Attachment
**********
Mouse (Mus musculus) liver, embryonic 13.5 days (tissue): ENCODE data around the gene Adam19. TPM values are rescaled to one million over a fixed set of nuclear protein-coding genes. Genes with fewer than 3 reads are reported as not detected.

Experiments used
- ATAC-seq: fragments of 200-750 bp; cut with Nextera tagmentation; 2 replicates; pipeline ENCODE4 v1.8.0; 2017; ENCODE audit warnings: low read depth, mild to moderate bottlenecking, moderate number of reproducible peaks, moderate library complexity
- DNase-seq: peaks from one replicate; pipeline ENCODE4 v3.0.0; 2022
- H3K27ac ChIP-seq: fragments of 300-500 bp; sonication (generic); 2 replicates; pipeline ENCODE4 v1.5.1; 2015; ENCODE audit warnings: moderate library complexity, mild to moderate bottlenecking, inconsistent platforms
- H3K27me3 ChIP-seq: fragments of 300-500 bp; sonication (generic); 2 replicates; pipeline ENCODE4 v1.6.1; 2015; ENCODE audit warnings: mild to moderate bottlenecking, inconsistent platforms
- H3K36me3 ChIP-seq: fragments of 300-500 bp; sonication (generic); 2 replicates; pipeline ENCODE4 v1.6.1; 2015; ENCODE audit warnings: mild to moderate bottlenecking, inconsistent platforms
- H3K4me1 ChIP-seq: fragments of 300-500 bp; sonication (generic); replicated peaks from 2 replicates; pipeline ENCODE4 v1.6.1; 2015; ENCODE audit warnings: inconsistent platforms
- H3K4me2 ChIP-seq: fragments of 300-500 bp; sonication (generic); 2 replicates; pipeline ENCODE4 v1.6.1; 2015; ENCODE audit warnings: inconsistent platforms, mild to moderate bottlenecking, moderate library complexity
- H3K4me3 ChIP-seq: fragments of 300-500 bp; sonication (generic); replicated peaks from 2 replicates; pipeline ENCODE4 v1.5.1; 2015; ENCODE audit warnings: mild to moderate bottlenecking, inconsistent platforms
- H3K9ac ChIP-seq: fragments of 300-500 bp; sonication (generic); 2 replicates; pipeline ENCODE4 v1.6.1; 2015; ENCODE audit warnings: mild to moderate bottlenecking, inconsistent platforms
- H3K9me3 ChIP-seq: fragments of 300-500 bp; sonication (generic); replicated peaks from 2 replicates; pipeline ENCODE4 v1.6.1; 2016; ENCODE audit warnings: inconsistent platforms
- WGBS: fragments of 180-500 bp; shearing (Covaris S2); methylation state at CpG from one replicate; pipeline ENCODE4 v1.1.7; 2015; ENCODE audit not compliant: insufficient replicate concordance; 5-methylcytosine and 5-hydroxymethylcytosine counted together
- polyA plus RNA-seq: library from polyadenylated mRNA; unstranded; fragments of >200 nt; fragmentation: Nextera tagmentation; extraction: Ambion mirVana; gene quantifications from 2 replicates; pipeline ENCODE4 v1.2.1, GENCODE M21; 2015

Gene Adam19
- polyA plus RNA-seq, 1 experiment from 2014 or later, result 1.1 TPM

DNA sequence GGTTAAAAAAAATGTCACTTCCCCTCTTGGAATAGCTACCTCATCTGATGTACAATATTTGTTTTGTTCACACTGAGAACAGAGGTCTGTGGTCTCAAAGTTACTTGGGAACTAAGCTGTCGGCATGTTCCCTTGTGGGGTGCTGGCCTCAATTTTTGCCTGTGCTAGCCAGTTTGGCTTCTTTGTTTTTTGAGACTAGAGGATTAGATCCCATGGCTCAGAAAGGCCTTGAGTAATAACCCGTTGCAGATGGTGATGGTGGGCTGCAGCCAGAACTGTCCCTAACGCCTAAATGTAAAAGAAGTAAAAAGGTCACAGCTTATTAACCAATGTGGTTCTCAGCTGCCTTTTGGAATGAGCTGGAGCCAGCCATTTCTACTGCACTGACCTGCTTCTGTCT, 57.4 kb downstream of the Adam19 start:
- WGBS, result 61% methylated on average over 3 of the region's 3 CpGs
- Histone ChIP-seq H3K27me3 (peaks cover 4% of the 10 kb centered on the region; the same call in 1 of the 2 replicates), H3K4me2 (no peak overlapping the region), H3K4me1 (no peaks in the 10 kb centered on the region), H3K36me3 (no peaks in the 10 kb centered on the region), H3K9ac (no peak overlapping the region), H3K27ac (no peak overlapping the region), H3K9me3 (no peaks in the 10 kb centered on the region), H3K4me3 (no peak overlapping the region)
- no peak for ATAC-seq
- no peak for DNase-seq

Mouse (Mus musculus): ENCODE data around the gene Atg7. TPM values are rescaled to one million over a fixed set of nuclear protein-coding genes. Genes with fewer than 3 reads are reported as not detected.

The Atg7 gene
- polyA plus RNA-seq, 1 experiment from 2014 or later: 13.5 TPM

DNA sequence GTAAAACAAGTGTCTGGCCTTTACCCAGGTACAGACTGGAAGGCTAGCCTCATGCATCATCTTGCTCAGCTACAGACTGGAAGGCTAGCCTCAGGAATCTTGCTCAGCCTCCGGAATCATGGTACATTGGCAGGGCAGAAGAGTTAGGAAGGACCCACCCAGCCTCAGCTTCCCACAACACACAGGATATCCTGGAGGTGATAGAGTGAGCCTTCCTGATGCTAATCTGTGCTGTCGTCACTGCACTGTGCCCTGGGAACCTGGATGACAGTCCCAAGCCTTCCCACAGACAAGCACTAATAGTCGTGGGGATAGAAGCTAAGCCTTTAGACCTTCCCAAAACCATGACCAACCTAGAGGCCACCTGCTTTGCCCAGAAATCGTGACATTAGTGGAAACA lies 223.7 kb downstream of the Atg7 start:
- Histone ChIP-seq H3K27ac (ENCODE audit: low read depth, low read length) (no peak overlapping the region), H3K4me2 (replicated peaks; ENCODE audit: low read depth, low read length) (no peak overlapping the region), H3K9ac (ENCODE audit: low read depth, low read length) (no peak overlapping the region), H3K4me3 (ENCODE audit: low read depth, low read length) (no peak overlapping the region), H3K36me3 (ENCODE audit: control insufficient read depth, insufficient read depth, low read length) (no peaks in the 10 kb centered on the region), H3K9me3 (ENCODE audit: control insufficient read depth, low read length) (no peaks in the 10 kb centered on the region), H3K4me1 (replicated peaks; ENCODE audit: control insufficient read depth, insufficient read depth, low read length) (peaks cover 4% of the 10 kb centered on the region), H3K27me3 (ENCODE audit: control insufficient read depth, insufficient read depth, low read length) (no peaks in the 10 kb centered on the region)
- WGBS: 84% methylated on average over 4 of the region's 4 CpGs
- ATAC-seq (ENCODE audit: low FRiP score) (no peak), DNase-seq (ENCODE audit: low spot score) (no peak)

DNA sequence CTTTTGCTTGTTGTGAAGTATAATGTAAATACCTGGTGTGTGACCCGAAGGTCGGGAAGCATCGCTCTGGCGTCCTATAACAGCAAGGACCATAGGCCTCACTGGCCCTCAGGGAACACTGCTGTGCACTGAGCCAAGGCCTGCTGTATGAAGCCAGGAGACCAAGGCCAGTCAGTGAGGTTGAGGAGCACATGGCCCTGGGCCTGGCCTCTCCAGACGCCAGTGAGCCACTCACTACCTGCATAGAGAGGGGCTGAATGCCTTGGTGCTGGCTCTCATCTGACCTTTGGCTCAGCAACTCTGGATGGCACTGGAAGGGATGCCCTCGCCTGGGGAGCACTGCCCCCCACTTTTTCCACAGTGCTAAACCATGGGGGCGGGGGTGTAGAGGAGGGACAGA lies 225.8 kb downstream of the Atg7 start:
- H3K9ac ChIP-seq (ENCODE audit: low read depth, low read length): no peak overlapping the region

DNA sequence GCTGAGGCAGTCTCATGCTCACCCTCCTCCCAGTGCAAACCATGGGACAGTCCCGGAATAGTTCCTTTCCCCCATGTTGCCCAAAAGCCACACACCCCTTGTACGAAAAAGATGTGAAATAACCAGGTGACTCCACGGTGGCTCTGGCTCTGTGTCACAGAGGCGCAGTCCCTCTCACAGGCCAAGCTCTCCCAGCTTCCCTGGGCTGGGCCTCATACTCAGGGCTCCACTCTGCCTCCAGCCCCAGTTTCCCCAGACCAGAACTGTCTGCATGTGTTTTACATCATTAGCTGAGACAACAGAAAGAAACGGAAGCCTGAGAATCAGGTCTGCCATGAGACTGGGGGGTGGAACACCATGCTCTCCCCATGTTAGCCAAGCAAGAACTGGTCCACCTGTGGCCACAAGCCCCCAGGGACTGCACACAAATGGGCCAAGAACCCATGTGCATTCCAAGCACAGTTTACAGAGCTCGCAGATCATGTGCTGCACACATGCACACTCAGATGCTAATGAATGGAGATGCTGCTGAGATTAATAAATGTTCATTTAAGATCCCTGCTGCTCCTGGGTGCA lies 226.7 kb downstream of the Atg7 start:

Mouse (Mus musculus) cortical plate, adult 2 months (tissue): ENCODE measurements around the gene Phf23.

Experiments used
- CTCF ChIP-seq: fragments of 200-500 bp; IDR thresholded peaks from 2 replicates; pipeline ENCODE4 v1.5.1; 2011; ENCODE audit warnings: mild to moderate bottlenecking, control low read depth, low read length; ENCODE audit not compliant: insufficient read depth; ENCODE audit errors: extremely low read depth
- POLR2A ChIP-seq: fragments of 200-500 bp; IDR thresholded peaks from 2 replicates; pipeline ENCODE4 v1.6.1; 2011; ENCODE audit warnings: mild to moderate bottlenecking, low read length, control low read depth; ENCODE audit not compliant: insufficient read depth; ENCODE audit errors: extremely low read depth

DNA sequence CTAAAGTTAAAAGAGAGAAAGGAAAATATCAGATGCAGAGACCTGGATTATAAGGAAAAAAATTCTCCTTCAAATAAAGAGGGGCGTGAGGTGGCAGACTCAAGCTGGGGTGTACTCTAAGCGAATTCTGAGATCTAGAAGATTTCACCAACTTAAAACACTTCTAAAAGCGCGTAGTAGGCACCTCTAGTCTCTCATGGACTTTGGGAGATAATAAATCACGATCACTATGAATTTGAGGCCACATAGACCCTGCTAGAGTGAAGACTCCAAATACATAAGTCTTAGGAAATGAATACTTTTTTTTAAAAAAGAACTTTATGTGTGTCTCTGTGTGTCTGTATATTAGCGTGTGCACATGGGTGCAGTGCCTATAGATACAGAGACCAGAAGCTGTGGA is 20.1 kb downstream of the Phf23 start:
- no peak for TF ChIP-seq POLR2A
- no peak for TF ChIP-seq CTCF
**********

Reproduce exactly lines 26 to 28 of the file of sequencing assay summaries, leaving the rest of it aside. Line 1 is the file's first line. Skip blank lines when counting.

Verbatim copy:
- Histone ChIP-seq H3K27ac (ENCODE audit: low read depth, low read length) (no peak overlapping the region), H3K4me2 (replicated peaks; ENCODE audit: low read depth, low read length) (no peak overlapping the region), H3K9ac (ENCODE audit: low read depth, low read length) (no peak overlapping the region), H3K4me3 (ENCODE audit: low read depth, low read length) (no peak overlapping the region), H3K36me3 (ENCODE audit: control insufficient read depth, insufficient read depth, low read length) (no peaks in the 10 kb centered on the region), H3K9me3 (ENCODE audit: control insufficient read depth, low read length) (no peaks in the 10 kb centered on the region), H3K4me1 (replicated peaks; ENCODE audit: control insufficient read depth, insufficient read depth, low read length) (peaks cover 4% of the 10 kb centered on the region), H3K27me3 (ENCODE audit: control insufficient read depth, insufficient read depth, low read length) (no peaks in the 10 kb centered on the region)
- WGBS: 84% methylated on average over 4 of the region's 4 CpGs
- ATAC-seq (ENCODE audit: low FRiP score) (no peak), DNase-seq (ENCODE audit: low spot score) (no peak)